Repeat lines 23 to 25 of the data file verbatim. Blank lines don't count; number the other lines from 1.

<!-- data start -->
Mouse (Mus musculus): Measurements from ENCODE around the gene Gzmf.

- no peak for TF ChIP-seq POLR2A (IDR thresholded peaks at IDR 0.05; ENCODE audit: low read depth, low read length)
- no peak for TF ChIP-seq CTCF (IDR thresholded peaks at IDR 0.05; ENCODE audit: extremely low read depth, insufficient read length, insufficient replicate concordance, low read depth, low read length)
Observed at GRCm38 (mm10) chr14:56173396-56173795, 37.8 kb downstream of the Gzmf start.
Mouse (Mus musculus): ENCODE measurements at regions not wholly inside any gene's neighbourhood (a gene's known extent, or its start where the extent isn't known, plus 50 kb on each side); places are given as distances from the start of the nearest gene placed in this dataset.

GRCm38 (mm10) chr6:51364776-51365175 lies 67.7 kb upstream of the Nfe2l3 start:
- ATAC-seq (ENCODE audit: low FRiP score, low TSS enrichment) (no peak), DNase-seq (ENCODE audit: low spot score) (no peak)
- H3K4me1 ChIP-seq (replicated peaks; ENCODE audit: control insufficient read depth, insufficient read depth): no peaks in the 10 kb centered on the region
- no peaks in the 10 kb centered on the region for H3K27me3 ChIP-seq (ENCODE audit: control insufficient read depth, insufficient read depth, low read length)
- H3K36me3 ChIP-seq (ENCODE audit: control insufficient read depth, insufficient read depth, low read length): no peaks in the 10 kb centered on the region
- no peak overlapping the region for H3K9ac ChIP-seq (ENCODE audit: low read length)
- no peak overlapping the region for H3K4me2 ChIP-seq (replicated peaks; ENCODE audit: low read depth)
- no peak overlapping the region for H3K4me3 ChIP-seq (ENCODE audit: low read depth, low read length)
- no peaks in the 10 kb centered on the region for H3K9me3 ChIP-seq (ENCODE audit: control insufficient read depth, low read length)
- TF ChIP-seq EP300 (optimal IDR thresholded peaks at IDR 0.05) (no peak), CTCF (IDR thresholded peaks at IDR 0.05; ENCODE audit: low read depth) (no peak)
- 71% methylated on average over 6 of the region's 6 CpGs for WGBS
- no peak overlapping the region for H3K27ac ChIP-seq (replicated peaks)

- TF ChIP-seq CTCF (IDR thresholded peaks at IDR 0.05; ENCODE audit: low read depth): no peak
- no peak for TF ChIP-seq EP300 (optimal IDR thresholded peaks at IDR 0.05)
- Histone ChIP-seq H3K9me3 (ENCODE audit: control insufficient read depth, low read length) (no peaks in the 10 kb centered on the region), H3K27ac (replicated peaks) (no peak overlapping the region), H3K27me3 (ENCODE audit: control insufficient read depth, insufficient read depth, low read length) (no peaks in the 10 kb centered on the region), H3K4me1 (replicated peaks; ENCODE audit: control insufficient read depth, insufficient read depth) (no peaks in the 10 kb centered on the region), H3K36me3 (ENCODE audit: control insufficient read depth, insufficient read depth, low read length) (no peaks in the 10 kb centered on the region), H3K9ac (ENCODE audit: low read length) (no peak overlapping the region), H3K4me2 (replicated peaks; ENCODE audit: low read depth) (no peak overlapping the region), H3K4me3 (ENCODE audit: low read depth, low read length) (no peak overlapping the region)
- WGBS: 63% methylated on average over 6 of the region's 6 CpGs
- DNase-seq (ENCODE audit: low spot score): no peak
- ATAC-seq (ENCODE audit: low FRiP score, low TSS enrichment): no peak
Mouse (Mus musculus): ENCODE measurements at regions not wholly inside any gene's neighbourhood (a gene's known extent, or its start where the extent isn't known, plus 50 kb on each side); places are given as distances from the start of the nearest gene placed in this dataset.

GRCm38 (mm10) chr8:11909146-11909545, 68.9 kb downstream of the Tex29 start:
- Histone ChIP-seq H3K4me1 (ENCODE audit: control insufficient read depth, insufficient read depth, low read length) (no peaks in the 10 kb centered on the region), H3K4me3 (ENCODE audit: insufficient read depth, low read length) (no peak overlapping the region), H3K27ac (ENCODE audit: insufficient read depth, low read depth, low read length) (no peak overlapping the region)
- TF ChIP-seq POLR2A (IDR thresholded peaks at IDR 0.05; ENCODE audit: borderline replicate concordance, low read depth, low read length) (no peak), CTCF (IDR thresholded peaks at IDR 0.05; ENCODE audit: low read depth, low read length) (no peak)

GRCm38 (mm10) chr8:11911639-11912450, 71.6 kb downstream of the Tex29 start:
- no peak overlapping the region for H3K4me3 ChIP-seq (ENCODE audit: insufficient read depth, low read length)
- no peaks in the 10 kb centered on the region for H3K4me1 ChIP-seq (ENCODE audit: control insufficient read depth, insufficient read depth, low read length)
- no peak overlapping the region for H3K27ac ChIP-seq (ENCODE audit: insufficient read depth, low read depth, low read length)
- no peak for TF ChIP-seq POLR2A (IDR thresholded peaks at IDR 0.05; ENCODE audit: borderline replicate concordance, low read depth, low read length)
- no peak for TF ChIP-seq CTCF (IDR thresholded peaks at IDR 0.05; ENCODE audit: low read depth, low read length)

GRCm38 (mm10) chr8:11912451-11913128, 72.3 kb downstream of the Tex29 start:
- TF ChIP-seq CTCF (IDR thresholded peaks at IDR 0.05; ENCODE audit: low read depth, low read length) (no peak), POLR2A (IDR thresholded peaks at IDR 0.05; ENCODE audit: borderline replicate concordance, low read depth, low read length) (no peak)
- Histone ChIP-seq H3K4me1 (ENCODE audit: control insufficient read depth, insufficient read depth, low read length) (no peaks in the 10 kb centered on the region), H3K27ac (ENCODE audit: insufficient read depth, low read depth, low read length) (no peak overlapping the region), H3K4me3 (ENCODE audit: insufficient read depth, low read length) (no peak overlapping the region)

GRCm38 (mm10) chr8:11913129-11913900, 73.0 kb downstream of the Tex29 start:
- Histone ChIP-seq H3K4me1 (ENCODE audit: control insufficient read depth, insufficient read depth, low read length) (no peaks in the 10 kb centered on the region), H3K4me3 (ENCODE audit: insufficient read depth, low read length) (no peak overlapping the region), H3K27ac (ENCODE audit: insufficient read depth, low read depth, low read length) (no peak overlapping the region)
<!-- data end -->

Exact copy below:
- ATAC-seq (ENCODE audit: low FRiP score, low TSS enrichment): no peak
Mouse (Mus musculus): ENCODE measurements at regions not wholly inside any gene's neighbourhood (a gene's known extent, or its start where the extent isn't known, plus 50 kb on each side); places are given as distances from the start of the nearest gene placed in this dataset.

GRCm38 (mm10) chr8:11909146-11909545, 68.9 kb downstream of the Tex29 start: